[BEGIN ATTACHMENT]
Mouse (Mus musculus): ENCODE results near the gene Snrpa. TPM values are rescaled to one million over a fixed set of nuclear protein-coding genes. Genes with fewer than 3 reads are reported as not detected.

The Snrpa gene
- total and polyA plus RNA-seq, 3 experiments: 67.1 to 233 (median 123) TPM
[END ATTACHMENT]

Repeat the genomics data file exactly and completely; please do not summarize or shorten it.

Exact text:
Mouse (Mus musculus): ENCODE results near the gene Snrpa. TPM values are rescaled to one million over a fixed set of nuclear protein-coding genes. Genes with fewer than 3 reads are reported as not detected.

The Snrpa gene
- total and polyA plus RNA-seq, 3 experiments: 67.1 to 233 (median 123) TPM